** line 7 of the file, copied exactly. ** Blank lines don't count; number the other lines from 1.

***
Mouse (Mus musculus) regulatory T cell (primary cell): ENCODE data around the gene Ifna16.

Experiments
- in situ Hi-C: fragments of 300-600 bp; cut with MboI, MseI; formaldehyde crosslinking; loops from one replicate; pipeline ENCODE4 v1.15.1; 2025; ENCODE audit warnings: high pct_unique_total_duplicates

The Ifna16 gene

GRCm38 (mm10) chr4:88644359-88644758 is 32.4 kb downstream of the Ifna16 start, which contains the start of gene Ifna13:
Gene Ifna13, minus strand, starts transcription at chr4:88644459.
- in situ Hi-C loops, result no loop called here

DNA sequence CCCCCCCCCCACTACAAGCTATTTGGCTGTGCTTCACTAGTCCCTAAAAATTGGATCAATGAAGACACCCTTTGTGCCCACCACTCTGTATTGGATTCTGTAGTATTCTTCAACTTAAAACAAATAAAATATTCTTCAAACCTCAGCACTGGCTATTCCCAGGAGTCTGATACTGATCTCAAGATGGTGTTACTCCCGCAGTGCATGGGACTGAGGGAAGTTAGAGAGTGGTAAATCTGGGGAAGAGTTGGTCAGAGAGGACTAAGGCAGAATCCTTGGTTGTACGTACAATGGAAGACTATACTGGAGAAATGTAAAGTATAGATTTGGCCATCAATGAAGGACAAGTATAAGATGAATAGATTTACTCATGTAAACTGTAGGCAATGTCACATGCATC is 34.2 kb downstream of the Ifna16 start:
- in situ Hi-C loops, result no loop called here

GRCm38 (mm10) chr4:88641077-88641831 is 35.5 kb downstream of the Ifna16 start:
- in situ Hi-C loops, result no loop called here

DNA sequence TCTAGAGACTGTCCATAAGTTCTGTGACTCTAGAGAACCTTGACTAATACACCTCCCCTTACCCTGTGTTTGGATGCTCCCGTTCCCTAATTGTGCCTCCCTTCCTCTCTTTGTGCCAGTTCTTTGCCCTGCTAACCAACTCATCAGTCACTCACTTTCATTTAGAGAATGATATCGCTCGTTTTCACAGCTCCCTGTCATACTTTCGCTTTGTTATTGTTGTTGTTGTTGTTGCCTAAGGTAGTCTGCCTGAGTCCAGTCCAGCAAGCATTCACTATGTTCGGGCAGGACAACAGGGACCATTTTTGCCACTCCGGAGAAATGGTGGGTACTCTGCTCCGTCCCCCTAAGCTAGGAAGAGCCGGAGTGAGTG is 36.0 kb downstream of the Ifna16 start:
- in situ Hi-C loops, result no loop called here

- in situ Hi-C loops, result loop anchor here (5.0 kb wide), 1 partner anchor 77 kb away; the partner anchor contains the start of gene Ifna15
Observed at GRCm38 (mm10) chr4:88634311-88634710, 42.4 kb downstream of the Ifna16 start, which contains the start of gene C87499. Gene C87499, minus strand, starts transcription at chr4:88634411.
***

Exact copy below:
- in situ Hi-C loops, result no loop called here